7. Educate Yourself
Read books on racial injustice, articles about protests and statistics on police brutality. Take the time to actually sit down and educate yourself on what it means to be anti-racist. Netflix and Hulu even have sections dedicated to Black stories right now, so you can learn while you watch films and television shows. Most importantly, don’t ever stop trying to learn about racial injustice. Make sure you continue to do research and listen to new voices. You can never know everything, so there’s always more to learn.
8. Share Useful Information On Social Media
Share useful information on your social media platforms—but be thoughtful about it. Try not to share graphic videos or stories that might harm the mental health of the Black community or other POC. Focus on sharing genuinely helpful sources, facts and links—like places to donate or petitions to sign. You can also use your platform to share the words and thoughts of those in the Black community, and give their voices a larger audience.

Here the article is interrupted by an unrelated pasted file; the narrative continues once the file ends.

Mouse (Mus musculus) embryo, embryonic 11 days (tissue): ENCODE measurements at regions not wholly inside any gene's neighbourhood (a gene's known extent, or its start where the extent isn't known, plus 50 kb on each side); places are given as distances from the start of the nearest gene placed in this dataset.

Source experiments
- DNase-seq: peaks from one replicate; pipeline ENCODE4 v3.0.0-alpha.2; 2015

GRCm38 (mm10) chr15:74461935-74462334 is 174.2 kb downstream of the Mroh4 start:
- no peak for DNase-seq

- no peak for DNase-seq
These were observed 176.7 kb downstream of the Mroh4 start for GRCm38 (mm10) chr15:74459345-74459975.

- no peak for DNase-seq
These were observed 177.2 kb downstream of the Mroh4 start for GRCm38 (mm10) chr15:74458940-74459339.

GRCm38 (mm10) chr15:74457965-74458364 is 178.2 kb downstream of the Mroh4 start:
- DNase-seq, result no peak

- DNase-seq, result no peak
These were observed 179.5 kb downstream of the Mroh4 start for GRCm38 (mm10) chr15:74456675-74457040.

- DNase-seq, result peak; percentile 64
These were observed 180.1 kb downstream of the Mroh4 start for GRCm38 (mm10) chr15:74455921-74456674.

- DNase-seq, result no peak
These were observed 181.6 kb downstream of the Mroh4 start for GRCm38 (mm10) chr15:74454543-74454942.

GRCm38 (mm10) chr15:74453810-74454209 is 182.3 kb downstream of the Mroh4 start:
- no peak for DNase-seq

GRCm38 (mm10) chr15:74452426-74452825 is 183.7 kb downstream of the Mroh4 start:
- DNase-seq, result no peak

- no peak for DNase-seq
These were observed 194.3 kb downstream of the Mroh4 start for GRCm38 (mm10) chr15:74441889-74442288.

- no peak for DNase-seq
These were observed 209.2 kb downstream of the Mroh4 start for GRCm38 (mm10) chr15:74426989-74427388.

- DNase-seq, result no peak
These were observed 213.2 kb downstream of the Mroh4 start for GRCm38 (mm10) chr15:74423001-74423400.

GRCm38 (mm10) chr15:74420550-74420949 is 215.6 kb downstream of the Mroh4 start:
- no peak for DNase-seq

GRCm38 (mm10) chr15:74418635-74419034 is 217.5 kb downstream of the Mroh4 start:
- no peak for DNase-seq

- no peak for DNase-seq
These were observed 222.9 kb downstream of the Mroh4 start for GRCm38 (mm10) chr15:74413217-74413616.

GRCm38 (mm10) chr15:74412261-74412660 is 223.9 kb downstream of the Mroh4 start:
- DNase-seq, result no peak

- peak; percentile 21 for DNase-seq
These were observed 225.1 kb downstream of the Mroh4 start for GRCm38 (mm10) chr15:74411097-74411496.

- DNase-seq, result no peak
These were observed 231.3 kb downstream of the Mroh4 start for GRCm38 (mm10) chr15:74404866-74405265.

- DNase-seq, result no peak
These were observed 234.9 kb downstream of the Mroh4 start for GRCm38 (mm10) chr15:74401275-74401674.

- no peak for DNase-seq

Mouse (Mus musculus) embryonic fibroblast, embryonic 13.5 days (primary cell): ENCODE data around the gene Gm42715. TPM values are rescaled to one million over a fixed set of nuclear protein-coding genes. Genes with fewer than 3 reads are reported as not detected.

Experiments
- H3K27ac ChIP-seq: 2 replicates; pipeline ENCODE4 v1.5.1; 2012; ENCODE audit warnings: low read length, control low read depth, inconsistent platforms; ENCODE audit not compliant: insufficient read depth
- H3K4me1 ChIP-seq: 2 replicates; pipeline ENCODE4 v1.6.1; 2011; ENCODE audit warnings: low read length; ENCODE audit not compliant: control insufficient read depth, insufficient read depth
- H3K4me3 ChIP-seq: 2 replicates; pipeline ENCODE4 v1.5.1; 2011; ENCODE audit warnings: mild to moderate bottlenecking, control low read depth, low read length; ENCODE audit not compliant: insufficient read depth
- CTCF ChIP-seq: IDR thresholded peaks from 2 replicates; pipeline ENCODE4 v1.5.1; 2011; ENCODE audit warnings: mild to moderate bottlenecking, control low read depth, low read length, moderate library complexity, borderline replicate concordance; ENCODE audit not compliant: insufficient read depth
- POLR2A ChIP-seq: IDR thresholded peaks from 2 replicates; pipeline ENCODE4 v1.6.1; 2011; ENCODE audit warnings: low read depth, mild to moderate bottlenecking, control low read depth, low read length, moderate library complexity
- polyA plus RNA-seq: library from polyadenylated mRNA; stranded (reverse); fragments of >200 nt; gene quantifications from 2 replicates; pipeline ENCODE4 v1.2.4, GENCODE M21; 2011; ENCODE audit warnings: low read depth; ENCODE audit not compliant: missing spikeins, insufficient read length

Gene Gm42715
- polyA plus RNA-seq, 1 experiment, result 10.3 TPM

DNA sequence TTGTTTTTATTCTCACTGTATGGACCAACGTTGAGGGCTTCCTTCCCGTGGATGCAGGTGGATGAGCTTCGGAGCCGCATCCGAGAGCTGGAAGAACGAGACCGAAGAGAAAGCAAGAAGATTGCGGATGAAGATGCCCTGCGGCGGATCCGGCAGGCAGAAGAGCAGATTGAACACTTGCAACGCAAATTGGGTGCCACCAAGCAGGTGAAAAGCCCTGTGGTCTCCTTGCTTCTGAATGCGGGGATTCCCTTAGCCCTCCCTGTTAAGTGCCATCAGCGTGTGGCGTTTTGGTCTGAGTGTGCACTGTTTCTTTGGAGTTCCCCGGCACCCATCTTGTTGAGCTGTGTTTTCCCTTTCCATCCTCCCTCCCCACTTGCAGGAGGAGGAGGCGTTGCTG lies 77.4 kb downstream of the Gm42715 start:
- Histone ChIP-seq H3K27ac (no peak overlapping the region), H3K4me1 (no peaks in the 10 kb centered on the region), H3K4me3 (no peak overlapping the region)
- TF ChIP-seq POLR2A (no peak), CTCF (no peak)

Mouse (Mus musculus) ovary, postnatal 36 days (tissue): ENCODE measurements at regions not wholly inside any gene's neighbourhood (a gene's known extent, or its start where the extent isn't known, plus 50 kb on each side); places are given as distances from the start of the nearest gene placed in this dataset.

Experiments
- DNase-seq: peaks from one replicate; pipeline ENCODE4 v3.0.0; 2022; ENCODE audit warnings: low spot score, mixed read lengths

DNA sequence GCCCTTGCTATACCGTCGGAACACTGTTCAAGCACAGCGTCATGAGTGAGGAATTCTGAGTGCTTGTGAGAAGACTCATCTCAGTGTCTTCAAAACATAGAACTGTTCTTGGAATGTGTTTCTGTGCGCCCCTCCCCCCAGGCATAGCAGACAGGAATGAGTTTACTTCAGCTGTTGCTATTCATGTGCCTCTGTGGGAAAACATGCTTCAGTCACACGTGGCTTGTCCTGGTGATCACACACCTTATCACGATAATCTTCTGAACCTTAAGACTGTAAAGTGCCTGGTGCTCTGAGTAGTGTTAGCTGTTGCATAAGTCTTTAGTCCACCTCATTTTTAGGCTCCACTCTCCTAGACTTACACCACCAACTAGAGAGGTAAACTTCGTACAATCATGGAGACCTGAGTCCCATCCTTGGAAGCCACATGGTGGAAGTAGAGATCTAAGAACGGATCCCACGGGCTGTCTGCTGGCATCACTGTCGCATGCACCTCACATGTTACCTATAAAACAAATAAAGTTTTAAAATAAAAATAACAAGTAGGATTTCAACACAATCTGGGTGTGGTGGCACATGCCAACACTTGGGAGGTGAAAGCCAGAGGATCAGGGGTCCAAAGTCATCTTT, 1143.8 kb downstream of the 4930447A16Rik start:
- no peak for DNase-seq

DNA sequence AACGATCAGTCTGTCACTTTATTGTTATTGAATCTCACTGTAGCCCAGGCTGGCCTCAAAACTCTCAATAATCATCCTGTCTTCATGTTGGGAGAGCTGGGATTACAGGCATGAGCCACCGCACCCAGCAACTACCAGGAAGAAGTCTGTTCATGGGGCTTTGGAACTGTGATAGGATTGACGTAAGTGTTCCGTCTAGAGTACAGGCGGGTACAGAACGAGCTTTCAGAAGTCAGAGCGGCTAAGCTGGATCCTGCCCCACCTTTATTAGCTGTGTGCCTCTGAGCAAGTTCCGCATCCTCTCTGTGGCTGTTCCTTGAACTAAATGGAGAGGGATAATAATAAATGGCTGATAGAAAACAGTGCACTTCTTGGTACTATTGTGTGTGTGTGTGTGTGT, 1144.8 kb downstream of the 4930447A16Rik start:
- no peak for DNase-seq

9. Just Listen
Sometimes, it helps to shut our mouths and just listen. Listen to what the Black community is saying. Listen to how your Black friends feel. Listen to the outcry of a community that’s been battling since the formation of this country. Before you take action, make sure you’ve really listened and heard what the Black community needs—and not what you think they need.
Of course, the leaders in our country are the ones who—in most cases—make the decisions. Make sure that you vote for those who will put racial justice in the forefront of their campaigns. 2020 is a presidential election year, but there are also local elections and primaries happening all over the United States. You can use the list of state primary elections to find out when you can get out and vote this year. Make your voice count.